Rudy Wiebe (WEE-bee) was born in 1934 on his family’s farm in a small Mennonite community in Fairholme, Saskatchewan; his parents were émigrés from the Soviet Union. Wiebe began writing seriously during his undergraduate years at the University of Alberta (1953-1956) and took an M.A. in creative writing from that institution in 1960. He has held various teaching posts since that time, including one at Goshen College, Indiana (1963-1967), but in 1967 he began teaching full-time as a professor of creative writing at the University of Alberta, where he remained until his retirement in 1992.
It is Wiebe’s work as a novelist that has given him his fine reputation in his native land, though he has also carved out a formidable career as a short-story writer, playwright, and editor/critic. He has candidly described himself as “one who tries to explore the world that I know, the land and people of Western Canada, from my particular worldview: a radical Jesus-oriented Christianity.” To perform this function, Wiebe has characteristically chosen experimental modes of narration, particularly the use of multiple, omniscient narrators, whose compelling voices establish the theme that the struggle for personal identity is resolvable only through wrestling with one’s family and cultural past. As Wiebe explains, “I believe fiction must be precisely, peculiarly rooted in a particular place, in particular people.” His first language was Low German, and this cultural background—coupled with his devout Mennonite faith—forms the thematic landscape in which his early fiction is constructed. He has thus come to be widely praised as one of Canada’s most innovative “Prairie” writers.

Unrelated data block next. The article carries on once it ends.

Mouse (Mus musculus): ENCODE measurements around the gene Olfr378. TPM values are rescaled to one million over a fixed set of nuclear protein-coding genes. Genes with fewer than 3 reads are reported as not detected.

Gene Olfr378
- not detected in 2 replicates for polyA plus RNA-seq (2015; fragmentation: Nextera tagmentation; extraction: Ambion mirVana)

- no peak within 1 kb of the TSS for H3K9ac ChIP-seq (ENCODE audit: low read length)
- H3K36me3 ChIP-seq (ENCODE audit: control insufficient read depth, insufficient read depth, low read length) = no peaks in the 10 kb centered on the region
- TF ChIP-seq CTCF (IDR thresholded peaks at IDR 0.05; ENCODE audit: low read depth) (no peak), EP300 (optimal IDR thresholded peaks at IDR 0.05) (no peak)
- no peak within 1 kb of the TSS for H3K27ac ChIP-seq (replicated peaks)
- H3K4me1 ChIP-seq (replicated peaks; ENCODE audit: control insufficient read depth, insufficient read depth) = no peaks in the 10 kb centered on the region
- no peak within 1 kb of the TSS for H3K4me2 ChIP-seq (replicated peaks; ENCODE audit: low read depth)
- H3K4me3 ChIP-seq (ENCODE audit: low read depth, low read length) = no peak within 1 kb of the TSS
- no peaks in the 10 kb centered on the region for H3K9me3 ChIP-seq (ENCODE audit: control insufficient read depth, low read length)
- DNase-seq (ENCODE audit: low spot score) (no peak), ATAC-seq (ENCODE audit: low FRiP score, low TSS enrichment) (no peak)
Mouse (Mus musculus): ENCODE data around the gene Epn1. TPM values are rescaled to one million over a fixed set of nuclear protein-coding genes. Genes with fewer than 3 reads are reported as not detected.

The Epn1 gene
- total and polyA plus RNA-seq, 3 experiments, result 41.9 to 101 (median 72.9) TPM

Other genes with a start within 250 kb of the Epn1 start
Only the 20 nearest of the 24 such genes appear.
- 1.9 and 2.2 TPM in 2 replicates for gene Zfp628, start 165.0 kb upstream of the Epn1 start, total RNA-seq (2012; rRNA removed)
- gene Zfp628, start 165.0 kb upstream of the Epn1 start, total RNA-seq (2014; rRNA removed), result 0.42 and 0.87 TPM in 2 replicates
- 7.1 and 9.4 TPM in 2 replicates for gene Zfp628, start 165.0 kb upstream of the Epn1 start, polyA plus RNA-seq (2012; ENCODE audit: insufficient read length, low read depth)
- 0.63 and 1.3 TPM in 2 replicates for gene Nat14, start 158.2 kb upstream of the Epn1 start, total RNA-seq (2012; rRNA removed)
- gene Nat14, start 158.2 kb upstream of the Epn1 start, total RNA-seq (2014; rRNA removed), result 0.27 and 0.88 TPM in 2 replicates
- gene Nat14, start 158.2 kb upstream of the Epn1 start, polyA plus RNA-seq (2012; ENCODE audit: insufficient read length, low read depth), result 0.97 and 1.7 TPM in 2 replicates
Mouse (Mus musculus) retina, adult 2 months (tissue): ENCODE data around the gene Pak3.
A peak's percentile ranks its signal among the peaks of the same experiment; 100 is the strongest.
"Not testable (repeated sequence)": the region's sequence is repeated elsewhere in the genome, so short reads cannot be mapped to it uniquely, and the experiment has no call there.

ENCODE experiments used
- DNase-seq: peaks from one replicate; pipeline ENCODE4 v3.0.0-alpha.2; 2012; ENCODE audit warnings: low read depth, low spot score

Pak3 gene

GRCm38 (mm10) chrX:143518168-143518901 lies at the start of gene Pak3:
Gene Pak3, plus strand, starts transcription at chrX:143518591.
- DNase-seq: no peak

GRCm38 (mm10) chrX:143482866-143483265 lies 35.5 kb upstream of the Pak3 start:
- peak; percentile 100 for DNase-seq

The characters in Wiebe’s first three novels share the common plight of being “strangers in a strange land,” a religious remnant fighting for their faith and family identity in a modern world gone mad. Mennonite Christianity, evolving from the radical Anabaptist tradition, is a fiercely independent faith that demands of its practitioners a separation from the world—it compelled them to leave their native land, customs, and language in search of a country where they could live out their faith. Wiebe’s first novel, Peace Shall Destroy Many, the title of which alludes to the Book of Daniel, is an ironic juxtaposition of two men’s wartime legalism and arrogance: the arrogant militarism of Adolf Hitler and the arrogant pacifism of Deacon Block, a Western Canadian Mennonite. Welcomed by critics for its evocation of time and place but equally criticized for its overt moralizing, this novel served notice that a new, yet unharnessed narrative power had emerged in Canadian letters. First and Vital Candle and The Blue Mountains of...
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